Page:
Many years ago, ornithologists weighed a bird by placing it on a balance and reading the bird's weight from the scale in grams. Chardine (1986:832), however, suggested that “the term mass be used in preference to weight” because “although balances measure weight, they usually are rescaled so that mass in grams rather than force in Newtons can be read directly.” Since then, ornithologists have reported the weight of a bird as its “mass.” There are reasons for believing that this argument is incorrect.
Mass is an intrinsic property of matter and is measured in kilograms. The mass of a bird is a constant. A 15-gram bird is 15 grams, whether measured on the Earth, the Moon, or Mars. Weight is a measure ofthe force of gravity on a physical object and is measured in newtons. The weight of a bird of mass 15 g varies with the magnitude ofthe gravitational force acting on it and would be considerably different if measured on the Moon, for example, instead of on Earth. In the same way, the International Prototype Kilogram, kept in Paris, would weigh differently (in kilograms, as indicated on the scale of a balance) if measured on the Moon.
The distinction between weight and mass seems straightforward. Why should there be confusion? A problem is that the words “weight” and “mass” are very old, each with several meanings. One meaning of “mass” is “a quantity of matter,” and the quantity of matter that one had in the 1700s, mostly for trade in a market, was measured by weight with a balance or scale (in grains, carats, avoirdupois ounces, troy ounces, pounds, stones, shekels, and so on). In the late 1700s, King Louis XVI and the French National Assembly established a committee of savants to determine standards for weights and measures. The committee eventually proposed that the kilogram be the weight of one cubic decimeter of water at 4°C (Klein 1974). Subsequently, balances were constructed to measure the quantity of matter (i.e., weight) in kilograms. The distinction between mass and weight that we now make was of no practical significance before the late 1800s, and then only to physicists. The newton, as a measure of the force of gravity on a quantity of matter, was not even proposed until 1904 (Burchfield 1976) and was not accepted by physicists until much later (e.g., the 12th edition oithe Handbook of ‘Chemistry and Physics [Hodgman and Lange 1927] defined the “unit of weight” as “the dyne”). Clearly, balances have never been designed to measure weight in newtons or dynes. Chardine (1986), however, stated that balances had been rescaled so that mass in grams rather than force in newtons could be read directly, but this is not so. Balance makers did not rescale balances to read mass instead of newtons. Once kilograms of mass and newtons of force were clearly distinguished in the mid-20th century, physicists continued to measure the weight of physical bodies in what are considered “bad” units, kilograms-weight (kg-wt), which have been shortened to “kilograms” (kg). For example, according to Rogers (1960:124–125; italics in original),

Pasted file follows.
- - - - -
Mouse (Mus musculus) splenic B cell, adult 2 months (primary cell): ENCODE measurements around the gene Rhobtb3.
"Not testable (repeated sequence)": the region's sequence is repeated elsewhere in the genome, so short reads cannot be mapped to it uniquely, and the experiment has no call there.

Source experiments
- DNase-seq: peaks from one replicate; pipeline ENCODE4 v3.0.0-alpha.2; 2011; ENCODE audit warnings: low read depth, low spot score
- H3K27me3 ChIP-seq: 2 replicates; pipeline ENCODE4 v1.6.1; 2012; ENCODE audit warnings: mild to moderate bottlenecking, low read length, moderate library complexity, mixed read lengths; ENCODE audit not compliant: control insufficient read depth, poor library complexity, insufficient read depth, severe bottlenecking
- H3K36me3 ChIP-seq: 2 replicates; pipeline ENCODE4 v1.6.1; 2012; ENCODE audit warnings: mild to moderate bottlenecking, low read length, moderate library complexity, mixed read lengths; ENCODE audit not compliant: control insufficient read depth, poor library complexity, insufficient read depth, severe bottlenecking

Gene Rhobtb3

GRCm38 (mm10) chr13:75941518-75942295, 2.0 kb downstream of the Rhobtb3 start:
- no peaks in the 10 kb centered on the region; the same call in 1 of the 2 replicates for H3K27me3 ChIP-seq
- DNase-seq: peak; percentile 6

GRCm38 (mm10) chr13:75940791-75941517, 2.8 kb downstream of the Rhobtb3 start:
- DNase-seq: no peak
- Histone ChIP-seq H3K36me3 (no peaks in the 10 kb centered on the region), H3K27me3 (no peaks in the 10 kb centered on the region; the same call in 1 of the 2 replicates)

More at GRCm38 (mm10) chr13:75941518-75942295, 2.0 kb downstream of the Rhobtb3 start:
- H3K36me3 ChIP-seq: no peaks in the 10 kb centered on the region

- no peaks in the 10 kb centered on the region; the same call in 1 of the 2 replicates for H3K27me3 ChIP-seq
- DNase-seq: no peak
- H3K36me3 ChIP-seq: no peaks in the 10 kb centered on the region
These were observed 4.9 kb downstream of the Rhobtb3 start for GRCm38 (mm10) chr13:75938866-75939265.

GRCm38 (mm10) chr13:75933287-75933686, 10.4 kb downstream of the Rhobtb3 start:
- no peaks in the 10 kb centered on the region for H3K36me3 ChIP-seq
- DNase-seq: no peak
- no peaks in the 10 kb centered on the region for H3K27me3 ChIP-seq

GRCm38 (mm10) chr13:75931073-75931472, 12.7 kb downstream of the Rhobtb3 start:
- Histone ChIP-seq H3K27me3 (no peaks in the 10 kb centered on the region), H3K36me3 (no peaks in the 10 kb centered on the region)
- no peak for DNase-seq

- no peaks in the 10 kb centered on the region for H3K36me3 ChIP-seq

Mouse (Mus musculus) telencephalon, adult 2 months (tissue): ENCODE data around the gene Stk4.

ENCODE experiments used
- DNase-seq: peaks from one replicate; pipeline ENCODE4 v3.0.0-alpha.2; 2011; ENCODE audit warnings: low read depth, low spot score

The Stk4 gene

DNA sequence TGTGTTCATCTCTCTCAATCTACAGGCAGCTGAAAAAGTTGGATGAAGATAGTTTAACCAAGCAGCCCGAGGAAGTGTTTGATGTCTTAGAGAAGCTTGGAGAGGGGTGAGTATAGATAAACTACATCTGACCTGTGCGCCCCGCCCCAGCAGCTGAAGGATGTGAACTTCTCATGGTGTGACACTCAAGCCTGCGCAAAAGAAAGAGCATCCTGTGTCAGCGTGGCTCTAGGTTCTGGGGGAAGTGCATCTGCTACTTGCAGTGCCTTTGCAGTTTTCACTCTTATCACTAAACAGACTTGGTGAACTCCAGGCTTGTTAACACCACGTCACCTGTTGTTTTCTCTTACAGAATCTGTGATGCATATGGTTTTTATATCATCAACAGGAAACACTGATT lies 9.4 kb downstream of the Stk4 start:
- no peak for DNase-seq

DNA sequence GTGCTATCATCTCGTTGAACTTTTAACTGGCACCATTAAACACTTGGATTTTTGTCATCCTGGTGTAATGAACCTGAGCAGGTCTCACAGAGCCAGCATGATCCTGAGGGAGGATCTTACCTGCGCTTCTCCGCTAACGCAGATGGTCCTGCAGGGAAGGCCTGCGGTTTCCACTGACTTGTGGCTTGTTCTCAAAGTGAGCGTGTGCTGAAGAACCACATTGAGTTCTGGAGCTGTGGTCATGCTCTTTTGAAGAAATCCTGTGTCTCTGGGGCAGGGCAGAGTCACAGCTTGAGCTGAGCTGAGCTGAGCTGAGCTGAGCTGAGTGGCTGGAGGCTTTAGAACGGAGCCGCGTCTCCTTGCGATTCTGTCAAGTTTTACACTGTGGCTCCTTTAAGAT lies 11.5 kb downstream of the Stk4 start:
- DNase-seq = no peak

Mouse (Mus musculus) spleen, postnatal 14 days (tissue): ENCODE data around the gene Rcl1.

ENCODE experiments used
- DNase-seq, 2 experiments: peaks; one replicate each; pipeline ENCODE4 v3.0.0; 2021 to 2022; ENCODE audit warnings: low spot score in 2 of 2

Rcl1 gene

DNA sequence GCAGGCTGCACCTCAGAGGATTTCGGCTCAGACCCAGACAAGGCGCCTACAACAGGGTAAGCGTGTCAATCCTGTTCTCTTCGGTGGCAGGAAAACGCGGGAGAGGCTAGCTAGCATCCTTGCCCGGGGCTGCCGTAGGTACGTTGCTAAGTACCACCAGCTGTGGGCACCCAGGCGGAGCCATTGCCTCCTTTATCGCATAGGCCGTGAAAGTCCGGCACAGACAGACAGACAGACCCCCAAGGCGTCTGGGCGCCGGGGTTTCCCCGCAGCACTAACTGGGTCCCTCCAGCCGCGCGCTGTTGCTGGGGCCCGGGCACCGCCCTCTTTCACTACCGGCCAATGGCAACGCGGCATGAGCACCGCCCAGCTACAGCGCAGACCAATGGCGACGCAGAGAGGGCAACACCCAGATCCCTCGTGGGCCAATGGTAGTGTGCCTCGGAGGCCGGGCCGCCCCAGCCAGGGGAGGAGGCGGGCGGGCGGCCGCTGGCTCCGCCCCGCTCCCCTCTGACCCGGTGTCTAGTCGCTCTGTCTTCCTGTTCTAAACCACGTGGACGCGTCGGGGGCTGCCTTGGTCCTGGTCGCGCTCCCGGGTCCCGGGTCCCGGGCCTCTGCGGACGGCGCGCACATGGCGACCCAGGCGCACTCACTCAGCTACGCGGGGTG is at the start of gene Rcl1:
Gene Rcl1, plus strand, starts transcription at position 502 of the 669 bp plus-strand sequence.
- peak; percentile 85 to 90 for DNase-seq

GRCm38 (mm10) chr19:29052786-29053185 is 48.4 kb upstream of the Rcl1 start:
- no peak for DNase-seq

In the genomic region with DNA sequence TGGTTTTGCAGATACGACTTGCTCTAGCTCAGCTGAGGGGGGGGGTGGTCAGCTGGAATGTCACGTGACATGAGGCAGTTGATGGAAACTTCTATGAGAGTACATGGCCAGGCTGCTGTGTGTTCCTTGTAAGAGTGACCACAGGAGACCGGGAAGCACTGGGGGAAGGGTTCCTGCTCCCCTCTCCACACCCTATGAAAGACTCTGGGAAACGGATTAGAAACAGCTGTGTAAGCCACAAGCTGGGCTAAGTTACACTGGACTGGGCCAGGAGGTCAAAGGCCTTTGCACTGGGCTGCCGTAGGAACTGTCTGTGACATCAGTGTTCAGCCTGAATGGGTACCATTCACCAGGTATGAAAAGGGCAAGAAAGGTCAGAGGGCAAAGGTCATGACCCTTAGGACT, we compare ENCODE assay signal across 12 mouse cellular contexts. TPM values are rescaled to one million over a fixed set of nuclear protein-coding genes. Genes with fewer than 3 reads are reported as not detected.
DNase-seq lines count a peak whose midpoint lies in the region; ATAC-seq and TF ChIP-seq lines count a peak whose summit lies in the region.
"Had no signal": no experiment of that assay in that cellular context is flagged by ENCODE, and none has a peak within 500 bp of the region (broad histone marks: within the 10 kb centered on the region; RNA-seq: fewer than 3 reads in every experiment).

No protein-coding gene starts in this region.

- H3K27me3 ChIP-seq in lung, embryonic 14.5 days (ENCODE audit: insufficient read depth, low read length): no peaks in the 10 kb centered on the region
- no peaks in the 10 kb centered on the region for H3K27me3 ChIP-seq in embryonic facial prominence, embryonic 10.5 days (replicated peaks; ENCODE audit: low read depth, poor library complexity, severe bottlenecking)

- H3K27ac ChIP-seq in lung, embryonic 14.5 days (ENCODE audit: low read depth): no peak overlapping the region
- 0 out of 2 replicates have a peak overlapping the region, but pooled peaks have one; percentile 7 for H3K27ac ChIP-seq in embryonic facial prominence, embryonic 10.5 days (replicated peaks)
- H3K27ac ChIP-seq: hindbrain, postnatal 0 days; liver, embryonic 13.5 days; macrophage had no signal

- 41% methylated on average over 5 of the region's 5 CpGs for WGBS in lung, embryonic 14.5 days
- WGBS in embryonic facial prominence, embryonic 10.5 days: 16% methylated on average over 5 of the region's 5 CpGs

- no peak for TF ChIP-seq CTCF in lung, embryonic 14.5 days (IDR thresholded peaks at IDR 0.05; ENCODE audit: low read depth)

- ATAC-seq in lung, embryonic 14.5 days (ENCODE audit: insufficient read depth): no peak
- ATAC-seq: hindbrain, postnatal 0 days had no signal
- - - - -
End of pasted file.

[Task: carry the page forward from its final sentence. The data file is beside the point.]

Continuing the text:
Weighing-scales are primarily force-measurers, but are graduated in kg or pounds. As long as we are dealing with forces in equilibrium (e.g., in problems on levers, cranes, pulleys, etc.), we can keep them in ‘bad’ units, since we are only concerned with ratios. Even so, as a reminder that they are force units, we should write them as kg-wt (= kilograms-weight) to distinguish them from plain kg properly used for masses.
We know that our balances measure kilograms of weight, rather than kilograms of mass, because a mass of one kilogram returns readouts of different weights at different places. Also, according to Great Britain's National Physical Laboratory, “The most simple method of weighing is to simply place a test piece on a mass balance and take the displayed reading as its weight” (Davidson et al. 2004:4). Although the mass of a bird could be measured, if one needed to know it, the method is “tedious [and] difficult” (Rogers 1960). Thus, when we put a bird on a balance, we are measuring its physical weight (in kilograms-weight), not its Newtonian mass. I recommend that we use the correct term, “weight,” instead of “mass,” even if we continue (as everyone else does) to use the incorrect (i.e., “bad”) units, kilograms (or kilograms-weight), instead of newtons. Ornithologists using bad units to indicate the size of a bird, however, does not justify them in using bad units in their work when force units (newtons) are required. For example, Pennycuick (1987) made a point of converting the weight of animals (in grams) to force units (newtons) in his studies on the locomotion of animals.
When deciding between “mass” or “weight” to describe the size of birds, ornithologists seem to have a choice between the advice of physicists (cited above) or the unsubstantiated opinion of Chardine (1986).
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